Riceke my orange bell was broken by the dang blasted squirrels...twice. I am so tired of them digging into my seedlings. I have to cover everything with milk jugs. They don't eat my peppers thank goodness, but get into the pots and dig. They do eat my strawberries and tomatoes. I need a big mean cat in my garden.


[/quote]

Wow! that's some pepper and early in the season. You folks in FL sure do get a jump on the season. My peppers are justbinntheir second set of leaves.
rjogden
Gainesville, FL
(Zone 8b)

March 19, 2012
11:08 PM

Post #9049681

[quote="sunkissed"]my orange bell was broken by the dang blasted squirrels...twice. I am so tired of them digging into my seedlings. I have to cover everything with milk jugs. They don't eat my peppers thank goodness, but get into the pots and dig. They do eat my strawberries and tomatoes. I need a big mean cat in my garden.[/quote]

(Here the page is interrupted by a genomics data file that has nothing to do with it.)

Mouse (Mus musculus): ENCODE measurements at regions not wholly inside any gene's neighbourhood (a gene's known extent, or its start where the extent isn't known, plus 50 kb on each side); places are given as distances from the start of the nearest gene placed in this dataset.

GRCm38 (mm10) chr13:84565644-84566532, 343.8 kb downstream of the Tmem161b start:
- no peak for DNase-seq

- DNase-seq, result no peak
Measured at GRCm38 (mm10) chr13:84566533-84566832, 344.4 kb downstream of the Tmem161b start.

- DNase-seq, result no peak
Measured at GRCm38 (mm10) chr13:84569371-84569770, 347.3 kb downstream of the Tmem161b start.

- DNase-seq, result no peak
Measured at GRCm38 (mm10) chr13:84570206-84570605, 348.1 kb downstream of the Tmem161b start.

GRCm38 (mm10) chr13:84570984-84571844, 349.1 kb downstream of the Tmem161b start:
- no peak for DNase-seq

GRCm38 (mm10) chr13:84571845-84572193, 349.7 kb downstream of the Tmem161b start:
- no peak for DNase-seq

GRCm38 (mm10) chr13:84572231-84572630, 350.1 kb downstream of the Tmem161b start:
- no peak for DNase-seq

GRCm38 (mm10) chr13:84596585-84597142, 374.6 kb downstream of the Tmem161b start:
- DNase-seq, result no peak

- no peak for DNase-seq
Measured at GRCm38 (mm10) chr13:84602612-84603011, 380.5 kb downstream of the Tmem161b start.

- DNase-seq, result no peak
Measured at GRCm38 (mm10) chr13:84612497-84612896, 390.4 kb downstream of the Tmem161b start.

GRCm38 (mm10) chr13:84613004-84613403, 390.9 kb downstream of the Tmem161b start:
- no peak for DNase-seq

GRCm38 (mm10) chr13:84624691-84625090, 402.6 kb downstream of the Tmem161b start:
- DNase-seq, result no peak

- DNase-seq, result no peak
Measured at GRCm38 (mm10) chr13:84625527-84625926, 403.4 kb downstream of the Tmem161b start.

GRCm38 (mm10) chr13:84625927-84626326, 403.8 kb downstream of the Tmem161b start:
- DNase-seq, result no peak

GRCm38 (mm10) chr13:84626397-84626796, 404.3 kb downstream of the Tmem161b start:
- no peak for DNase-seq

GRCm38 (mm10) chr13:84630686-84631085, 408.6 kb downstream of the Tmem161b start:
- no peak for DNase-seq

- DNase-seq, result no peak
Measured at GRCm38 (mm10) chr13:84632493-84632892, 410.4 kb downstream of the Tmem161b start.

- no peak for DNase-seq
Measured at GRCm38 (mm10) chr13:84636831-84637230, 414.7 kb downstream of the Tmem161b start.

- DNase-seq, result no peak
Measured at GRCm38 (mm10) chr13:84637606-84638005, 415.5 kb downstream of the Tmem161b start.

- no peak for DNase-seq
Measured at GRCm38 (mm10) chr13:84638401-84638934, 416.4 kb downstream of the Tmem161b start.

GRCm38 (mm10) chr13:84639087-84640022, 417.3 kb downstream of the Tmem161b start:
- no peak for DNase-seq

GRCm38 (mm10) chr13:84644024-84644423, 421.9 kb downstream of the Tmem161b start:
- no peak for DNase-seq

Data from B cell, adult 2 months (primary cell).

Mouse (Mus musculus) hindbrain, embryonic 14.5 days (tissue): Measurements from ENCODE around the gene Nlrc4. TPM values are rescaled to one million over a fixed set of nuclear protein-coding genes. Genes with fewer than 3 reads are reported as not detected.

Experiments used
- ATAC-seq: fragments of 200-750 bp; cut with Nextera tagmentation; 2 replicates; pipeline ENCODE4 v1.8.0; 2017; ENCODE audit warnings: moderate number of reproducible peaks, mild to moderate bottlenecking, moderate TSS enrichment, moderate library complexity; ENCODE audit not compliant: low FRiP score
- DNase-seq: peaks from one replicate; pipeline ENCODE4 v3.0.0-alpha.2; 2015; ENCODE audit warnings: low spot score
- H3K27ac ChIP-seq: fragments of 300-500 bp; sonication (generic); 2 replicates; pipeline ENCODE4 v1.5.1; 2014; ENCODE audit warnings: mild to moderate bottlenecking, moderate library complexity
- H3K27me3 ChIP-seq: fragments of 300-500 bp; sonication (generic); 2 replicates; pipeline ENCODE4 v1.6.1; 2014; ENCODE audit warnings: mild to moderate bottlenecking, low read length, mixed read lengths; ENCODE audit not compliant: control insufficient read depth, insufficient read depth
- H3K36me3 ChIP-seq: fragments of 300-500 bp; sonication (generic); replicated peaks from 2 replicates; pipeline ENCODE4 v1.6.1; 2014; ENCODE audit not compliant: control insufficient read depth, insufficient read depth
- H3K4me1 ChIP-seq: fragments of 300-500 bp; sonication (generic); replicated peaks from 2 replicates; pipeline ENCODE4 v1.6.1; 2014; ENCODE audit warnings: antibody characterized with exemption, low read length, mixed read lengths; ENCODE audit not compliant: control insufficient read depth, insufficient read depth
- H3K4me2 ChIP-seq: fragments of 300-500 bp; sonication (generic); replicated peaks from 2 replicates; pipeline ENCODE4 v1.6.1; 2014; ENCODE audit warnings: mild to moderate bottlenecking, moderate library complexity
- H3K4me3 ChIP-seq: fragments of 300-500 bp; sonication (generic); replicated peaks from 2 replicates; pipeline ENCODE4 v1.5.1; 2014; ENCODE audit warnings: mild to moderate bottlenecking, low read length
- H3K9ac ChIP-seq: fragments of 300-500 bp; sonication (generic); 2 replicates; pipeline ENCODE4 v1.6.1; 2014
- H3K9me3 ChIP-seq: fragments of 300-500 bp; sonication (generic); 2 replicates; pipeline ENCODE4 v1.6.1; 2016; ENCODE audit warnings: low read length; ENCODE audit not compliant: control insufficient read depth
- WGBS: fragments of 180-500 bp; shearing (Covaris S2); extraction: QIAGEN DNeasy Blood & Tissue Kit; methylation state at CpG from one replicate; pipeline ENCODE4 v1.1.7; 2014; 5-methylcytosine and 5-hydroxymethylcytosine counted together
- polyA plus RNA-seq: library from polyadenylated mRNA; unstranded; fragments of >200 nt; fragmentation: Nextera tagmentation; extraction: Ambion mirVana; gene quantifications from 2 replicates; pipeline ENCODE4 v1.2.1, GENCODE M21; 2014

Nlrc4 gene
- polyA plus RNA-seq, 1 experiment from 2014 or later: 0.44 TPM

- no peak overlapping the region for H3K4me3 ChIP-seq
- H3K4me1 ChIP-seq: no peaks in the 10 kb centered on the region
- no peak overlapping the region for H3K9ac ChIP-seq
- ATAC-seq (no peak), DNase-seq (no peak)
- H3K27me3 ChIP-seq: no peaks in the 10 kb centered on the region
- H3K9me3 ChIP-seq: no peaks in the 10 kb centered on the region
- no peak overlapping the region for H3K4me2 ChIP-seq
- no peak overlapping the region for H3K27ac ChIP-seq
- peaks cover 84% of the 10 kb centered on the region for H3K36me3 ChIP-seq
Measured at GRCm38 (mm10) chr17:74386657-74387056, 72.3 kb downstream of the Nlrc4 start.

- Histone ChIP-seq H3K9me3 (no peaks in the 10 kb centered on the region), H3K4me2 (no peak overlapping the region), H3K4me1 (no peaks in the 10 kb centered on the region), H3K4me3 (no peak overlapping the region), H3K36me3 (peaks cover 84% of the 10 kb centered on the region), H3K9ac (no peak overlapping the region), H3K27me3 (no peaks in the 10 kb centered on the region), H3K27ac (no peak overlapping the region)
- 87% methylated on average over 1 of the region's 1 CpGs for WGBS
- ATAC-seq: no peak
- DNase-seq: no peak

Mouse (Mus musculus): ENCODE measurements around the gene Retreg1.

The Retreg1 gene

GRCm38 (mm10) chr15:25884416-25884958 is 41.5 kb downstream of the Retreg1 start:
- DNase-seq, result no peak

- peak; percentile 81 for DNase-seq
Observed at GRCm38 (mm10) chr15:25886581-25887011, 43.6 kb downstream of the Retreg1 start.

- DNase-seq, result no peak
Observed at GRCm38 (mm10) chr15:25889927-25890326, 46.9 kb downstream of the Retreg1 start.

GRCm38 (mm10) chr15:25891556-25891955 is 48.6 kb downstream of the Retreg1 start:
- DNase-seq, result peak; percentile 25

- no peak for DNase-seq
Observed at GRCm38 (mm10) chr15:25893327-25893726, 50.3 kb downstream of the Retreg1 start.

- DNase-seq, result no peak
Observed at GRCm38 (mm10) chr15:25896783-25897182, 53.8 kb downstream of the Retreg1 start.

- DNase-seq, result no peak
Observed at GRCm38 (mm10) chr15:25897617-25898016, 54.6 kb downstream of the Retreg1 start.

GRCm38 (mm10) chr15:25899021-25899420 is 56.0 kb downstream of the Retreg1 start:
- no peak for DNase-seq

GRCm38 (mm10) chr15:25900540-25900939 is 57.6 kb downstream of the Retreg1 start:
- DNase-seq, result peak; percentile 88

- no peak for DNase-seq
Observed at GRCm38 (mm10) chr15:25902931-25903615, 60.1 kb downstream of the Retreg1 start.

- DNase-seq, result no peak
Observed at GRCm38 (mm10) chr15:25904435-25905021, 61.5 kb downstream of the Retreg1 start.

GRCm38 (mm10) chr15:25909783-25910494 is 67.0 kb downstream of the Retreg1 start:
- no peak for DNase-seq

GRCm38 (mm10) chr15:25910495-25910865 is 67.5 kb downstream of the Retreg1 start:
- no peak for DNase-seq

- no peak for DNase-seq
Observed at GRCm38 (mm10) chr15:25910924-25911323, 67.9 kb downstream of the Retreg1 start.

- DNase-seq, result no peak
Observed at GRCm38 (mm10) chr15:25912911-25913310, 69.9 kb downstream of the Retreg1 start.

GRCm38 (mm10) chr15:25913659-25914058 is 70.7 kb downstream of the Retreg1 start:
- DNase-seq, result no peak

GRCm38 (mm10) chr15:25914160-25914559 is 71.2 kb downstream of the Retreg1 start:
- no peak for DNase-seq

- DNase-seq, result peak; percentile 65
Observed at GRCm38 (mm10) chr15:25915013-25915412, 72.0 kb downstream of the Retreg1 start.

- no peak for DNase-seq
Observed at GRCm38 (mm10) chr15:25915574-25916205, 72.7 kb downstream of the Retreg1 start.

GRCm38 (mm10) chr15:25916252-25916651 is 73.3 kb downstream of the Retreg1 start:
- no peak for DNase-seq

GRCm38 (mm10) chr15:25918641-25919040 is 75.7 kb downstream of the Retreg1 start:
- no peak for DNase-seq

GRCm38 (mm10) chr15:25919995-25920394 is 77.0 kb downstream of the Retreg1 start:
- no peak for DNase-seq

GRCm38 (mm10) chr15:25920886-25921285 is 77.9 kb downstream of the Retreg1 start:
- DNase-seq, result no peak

My big mean cat. I would prefer to use the furry kind, but around here they're just coyote bait.

-Rich

Thumbnail by rjogden
Click the image for an enlarged view.

sunkissed

sunkissed
Winter Springs, FL
(Zone 9b)

March 20, 2012
3:18 AM

Post #9049740

It has crossed my mind rjogden...way too many times. ☺
Ozark
Ozark, MO
(Zone 6a)

March 20, 2012
7:54 AM

Post #9050014

I've often wondered about the reports of "squirrel damage" I see from gardeners here on DG. It seems to happen a lot, and I don't understand. We live on 6 acres with about 60 big oak and hickory trees, and the squirrels are thick. I can usually see 3 or 4 of them at any time - mostly grey squirrels, and a few red squirrels. They don't bother anything in my garden, they never have.

We've got a few chipmunks and that's a different story. They chew plants, and I lost a big tomato plant that they chewed off just above the ground one time. But the squirrels, nope. I'm thankful that they don't feed on or dig in my garden, but I wonder what the difference is. Are there different species of squirrels, and I've got some that don't like garden veggies? Maybe ours are so well-fed from all the nut trees they don't need to look further? Any ideas?